September 2018 Download this article as a PDFAbstract

This study aims to investigate the relationship between marketing needs and actions in entrepreneurial marketing. So doing, it explores how the entrepreneur’s interpretation of the needs that arise from the changes and opportunities in the business environment affects their actions in entrepreneurial marketing. We establish and test a set of hypotheses over a sample of 3,097 entrepreneur-led small firms from Finland. The results show that entrepreneurial perception of environmental pressure in terms of partners, customers, and competitors is linked to the marketing practices of small firms in terms of developing business relations, publicity, and offerings. That is, actions in entrepreneurial marketing depend on the entrepreneur’s ability to interpret needs based on the signals in the business environment. However, the study confirms that entrepreneurs pay less attention to competition, which affects their marketing actions, and it suggests that both research and practice of entrepreneurial marketing should pay more regard to competition.

Introduction

Marketing is a key concern of entrepreneurship research, although entrepreneurs are not typically marketing experts (Jones, 2010; Martin, 2009). According to Collinson and Shaw (2001), entrepreneurship can look to marketing as the key function within the firm, which can encompass innovation and creativity. Since the 1980s, a stream of research has examined the marketing–entrepreneurship interface in small firms, and much of that work has concentrated on issues surrounding the implementation of marketing in entrepreneurial firms (Hill & Wright, 2000). The term “entrepreneurial marketing” has come to describe the marketing activities of small ventures (Kraus et al., 2010). We share the definition that entrepreneurial marketing is “proactive identification and exploitation of opportunities for acquiring and retaining profitable customers through innovative approaches to risk management, resource leveraging and value creation” (Morris et al., 2002). Distinctions between traditional marketing and entrepreneurial marketing are derived based on discussions of the concepts of size, speed, market, opportunity, risk, and uncertainty (Whalen et al., 2016).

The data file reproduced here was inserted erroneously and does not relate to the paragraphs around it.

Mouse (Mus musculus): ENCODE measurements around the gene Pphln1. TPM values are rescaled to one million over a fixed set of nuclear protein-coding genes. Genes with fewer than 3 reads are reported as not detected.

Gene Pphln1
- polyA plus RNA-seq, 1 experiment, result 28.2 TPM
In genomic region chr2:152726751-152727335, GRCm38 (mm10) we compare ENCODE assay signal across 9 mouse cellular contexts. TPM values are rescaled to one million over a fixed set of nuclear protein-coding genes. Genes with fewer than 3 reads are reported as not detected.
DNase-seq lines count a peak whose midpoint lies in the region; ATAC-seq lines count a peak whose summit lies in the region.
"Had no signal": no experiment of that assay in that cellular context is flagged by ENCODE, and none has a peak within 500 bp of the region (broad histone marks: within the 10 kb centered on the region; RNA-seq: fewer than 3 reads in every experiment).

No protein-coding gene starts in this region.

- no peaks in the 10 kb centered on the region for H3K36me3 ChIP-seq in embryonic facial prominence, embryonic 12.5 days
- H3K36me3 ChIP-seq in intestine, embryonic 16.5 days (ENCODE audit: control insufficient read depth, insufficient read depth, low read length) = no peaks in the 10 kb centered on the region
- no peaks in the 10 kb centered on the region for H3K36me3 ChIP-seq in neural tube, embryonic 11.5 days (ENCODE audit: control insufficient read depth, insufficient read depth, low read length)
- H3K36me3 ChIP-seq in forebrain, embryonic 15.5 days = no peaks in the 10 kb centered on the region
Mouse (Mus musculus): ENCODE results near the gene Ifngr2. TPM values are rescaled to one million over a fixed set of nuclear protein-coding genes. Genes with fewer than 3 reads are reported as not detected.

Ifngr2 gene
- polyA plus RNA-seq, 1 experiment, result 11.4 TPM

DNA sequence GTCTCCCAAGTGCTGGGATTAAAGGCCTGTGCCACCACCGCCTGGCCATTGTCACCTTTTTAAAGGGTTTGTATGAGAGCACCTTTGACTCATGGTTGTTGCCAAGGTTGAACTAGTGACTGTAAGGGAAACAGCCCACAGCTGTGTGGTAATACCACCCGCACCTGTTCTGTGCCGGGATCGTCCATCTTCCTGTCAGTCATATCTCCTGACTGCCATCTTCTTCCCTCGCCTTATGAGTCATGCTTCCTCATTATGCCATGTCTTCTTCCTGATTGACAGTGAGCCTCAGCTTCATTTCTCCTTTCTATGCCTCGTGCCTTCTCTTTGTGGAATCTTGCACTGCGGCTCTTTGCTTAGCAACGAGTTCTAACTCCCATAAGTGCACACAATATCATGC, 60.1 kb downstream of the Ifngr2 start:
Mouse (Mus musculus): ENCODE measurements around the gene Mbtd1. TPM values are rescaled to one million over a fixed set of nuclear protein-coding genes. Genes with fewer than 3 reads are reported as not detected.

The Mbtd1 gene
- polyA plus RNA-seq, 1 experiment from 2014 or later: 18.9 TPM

Entrepreneurial marketing represents an exploration of ways in which entrepreneurial attitudes and behaviours can be applied to the development of marketing strategy and tactics (Kurgun et al., 2011). Nonetheless, Hills and Hultman (2011a) argue that, whereas many questions related to entrepreneurial marketing still exist, there is a particular need for more research on the relationship between the interpretation of the business environment and actions in entrepreneurial marketing. Understanding the link is relevant because environmental conditions moderate the entrepreneurial marketing process from opportunity recognition to entrepreneurial actions and competitive advantage (Whalen et al., 2016). Further, Miles and colleagues (2015) call for more research on how the entrepreneurial marketing literature can help scholars understand and predict the marketing actions of firms. Of note, there are differences in the interpretation of the environment and actions taken in entrepreneur-led versus manager-led firms (Zhang & Bruning, 2011). Entrepreneurial marketing is, ultimately, an individual style of doing business shaped by the situation-specific worldview of the entrepreneur (Fillis, 2010).